A BRAVE mother waited seven hours to be taken to safety after being bitten by Australia’s most venomous snake while hiking in a remote gorge.
Megan Brouwer, 36, was with her husband and five-year-old son when the venomous snake attacked them in Karijini National Park – 300km from the nearest town.
It took rescue workers and emergency services seven hours to lift them off the floor of one of the two Western Australia steepest gorges and brings them to safety.
The family had just started their return trek in the scenic Knox Gorge when Mrs Brouwer’s husband called out “snake”.
“I just knew from the way he screamed it that it was either on top of me or very close to me,” she said abc news.
“So I jumped around frantically for a moment and then saw it slip away out of the corner of my eye.”
She said she looked at her legs and saw blood and a stab wound from the brown snake.
Luckily, an off-duty doctor was nearby and applied a bandage to the wound.
The doctor, who had a first aid kit and a satellite phone on hand, managed to call the emergency services.
Mrs Brouwer said: “[The off-duty doctor] had a pressure bandage and put it on me.
“She also had a satellite phone in her hand… but unfortunately it didn’t work, we were so far down the gorge.
“So then she ran to the top of the gorge — which took about an hour or so.”
It took Karijini rangers, local police, state ambulance and St. John Ambulance volunteers seven hours to get Ms Brouwer and her family to safety at the nearest hospital.
She was carried across three pools of water while strapped to a stretcher before being lifted onto a narrow path lined with dozens of loose stones.
The mother said the exit route was “pretty hairy” at times and the whole experience was “like something I’ve never experienced before.”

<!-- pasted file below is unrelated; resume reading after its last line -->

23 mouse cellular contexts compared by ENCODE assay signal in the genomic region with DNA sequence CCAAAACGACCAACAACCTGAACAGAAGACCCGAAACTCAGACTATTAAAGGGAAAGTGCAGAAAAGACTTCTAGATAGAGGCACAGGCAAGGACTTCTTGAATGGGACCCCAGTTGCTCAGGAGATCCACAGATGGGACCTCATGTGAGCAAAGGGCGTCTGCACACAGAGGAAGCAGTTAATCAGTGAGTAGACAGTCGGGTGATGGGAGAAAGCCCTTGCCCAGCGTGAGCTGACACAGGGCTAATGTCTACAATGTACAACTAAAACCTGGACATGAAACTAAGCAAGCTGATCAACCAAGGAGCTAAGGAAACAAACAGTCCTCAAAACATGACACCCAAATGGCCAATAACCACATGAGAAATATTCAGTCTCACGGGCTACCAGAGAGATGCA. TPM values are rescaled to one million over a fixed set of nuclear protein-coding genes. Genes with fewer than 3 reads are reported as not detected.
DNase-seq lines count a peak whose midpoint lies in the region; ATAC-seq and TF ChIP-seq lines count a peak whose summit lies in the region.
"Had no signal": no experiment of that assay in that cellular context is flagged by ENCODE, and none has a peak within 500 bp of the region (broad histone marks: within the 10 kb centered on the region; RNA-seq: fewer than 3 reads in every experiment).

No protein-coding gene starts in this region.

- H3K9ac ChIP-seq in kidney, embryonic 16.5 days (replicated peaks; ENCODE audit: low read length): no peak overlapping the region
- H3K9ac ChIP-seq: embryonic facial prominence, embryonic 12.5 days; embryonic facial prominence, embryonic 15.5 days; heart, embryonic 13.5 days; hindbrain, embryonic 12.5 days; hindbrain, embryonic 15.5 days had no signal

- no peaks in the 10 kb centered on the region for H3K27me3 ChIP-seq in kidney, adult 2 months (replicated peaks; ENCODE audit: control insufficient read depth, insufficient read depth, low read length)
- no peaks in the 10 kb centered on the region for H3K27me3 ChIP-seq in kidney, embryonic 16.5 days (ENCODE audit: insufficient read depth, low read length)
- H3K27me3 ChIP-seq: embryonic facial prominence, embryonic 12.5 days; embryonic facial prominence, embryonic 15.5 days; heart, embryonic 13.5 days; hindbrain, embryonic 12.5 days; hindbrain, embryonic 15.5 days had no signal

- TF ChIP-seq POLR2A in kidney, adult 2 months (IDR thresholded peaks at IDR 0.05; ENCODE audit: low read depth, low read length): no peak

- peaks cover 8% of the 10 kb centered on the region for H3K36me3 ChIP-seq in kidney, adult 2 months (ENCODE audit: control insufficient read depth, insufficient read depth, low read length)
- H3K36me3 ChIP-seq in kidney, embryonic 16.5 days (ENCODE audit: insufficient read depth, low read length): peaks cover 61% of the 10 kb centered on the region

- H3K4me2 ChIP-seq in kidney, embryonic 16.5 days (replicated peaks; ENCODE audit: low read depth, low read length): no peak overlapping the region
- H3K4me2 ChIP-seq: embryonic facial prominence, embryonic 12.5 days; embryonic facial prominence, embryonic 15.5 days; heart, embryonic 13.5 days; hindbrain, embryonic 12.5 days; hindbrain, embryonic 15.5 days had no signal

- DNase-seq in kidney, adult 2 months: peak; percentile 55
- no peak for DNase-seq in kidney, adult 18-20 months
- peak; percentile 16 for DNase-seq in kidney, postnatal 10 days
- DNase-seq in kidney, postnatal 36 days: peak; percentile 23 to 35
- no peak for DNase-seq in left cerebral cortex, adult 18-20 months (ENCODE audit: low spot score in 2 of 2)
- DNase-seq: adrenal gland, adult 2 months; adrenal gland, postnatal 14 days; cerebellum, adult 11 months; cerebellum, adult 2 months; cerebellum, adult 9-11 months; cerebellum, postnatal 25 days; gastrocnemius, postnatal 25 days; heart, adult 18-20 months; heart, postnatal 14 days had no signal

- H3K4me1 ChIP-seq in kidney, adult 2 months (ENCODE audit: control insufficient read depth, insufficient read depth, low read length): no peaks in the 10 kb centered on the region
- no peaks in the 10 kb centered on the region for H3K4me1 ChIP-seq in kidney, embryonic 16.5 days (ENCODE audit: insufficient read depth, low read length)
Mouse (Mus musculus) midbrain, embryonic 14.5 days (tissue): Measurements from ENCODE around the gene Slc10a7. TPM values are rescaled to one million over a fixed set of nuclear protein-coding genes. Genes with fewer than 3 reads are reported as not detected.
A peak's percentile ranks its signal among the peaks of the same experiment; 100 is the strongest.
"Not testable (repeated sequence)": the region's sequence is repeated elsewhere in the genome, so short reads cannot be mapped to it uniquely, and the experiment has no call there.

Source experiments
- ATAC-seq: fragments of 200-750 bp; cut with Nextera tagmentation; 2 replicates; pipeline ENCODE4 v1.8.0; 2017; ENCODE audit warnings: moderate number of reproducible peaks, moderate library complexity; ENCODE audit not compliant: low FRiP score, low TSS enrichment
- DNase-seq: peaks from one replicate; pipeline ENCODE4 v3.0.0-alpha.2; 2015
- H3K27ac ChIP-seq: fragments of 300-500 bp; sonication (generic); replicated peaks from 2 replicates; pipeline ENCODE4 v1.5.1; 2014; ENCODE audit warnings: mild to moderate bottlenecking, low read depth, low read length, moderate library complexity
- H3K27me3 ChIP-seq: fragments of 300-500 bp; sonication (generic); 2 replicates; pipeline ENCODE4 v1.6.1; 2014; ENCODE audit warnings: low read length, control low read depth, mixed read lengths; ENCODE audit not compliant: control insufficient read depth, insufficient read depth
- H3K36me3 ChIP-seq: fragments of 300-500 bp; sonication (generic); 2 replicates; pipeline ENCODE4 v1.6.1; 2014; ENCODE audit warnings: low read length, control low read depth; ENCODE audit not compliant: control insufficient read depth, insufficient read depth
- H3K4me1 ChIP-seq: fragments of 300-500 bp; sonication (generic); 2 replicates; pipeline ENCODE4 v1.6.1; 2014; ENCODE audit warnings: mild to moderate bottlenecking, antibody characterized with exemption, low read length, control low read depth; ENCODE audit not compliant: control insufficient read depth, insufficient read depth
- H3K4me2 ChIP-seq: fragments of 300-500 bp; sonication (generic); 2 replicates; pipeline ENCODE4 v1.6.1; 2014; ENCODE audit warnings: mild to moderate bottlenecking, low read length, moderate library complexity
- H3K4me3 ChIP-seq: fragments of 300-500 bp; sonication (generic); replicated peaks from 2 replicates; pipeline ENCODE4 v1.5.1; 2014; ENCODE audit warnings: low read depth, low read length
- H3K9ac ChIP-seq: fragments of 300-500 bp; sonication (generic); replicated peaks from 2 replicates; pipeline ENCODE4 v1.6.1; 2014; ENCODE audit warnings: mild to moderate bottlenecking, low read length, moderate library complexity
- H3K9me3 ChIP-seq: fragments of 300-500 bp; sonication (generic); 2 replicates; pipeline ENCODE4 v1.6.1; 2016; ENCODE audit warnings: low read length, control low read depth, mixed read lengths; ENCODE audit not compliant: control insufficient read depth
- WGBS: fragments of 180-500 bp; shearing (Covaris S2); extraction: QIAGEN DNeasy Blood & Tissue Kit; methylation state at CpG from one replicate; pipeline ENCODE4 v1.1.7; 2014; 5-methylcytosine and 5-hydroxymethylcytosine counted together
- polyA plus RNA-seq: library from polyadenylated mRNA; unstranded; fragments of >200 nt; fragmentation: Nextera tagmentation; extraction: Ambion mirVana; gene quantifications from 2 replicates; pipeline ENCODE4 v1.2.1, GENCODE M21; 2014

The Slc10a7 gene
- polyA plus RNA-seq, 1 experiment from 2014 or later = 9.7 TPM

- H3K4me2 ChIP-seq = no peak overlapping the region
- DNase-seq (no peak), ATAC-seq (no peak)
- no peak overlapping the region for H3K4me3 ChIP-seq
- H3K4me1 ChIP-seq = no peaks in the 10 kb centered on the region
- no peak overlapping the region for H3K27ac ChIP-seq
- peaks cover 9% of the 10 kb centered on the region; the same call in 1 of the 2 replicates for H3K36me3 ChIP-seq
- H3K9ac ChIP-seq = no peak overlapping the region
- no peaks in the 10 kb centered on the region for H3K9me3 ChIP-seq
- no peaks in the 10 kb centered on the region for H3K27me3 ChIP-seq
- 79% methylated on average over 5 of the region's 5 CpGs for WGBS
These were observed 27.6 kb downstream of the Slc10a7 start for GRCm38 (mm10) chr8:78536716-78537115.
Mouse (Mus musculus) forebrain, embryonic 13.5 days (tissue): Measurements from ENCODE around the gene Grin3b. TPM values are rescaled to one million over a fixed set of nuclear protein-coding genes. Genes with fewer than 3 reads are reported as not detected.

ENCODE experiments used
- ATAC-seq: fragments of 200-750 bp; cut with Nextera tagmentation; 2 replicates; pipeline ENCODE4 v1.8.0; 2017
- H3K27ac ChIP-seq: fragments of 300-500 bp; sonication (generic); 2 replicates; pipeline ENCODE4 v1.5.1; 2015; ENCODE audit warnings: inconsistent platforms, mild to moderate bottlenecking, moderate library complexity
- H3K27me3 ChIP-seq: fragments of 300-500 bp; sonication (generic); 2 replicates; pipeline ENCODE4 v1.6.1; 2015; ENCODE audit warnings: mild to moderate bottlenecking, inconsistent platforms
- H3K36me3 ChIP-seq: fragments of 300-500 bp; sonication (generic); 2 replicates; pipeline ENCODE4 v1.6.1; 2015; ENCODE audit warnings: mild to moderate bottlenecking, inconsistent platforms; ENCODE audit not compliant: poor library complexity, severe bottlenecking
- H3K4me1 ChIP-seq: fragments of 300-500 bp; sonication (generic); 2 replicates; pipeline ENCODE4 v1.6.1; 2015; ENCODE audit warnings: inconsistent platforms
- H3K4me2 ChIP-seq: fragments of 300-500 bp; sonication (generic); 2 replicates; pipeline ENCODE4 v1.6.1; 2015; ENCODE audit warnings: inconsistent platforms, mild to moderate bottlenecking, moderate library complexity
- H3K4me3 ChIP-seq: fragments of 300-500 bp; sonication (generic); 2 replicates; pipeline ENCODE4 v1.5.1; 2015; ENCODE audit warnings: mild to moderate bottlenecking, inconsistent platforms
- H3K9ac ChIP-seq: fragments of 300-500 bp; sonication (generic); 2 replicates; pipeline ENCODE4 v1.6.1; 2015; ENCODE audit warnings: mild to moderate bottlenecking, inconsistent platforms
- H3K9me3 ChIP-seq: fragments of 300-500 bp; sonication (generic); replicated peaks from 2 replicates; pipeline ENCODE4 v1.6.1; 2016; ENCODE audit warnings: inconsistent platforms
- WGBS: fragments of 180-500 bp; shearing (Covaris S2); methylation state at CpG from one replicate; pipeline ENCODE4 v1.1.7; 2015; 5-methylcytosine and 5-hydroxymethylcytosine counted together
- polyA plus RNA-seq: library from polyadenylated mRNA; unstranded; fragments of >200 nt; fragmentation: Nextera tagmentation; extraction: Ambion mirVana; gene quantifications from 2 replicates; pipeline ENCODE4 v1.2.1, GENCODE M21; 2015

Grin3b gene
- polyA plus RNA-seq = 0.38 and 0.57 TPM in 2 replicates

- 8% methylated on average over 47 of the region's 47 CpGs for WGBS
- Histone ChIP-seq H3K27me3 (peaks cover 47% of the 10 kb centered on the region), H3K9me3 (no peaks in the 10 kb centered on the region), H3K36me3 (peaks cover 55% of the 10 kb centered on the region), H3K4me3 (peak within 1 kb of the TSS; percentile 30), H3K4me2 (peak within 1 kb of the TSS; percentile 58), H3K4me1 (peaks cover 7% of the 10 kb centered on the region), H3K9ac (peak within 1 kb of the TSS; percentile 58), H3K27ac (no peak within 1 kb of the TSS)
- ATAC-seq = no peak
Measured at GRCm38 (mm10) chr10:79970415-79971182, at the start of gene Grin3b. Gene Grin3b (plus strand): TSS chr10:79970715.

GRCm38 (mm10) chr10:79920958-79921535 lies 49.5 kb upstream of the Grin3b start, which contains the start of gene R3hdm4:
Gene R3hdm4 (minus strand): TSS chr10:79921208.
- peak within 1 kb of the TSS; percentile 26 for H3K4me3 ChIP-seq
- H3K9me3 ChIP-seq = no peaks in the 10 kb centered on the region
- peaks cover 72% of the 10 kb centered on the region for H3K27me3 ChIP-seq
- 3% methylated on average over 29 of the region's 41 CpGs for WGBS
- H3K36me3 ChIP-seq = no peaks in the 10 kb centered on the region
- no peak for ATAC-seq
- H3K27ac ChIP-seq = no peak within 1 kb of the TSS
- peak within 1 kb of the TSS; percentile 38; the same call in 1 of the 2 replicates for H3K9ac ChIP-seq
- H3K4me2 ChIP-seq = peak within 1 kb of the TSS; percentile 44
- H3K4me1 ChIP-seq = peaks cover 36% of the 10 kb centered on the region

“The path itself got pretty narrow at the edge of the cliff, and it was pretty scary for me to maneuver a stretcher around trees and up the cliff,” she said.
“There were also some unexpected things like wasp nests and lots of loose rock, so stand was really, really important.”
Luckily, Mrs. Brouwer had received a “dry bite” from the highly venomous snake.
She said: “I’ve since learned that if it caught me a second time, it might have been a venomous bite.
“But I am fine. I know a lot more about snakes and I know how best to be prepared when hiking in very remote areas.”
Ms. Brouwer thanked the rescue team for their efforts.
“Me and my family thank you all, we are eternally grateful,” she said.
The mum also stressed the importance of having a first aid kit with you on hikes, saying it could “make all the difference”.
The Gwardar or Western Brown Snake is one of Australia’s most venomous snakes.
https://www.thesun.co.uk/news/18423873/bitten-deadly-snake-seven-hours-rescued/ I was bitten by a deadly snake and waited SEVEN hours to be rescued in a canyon hundreds of miles from civilization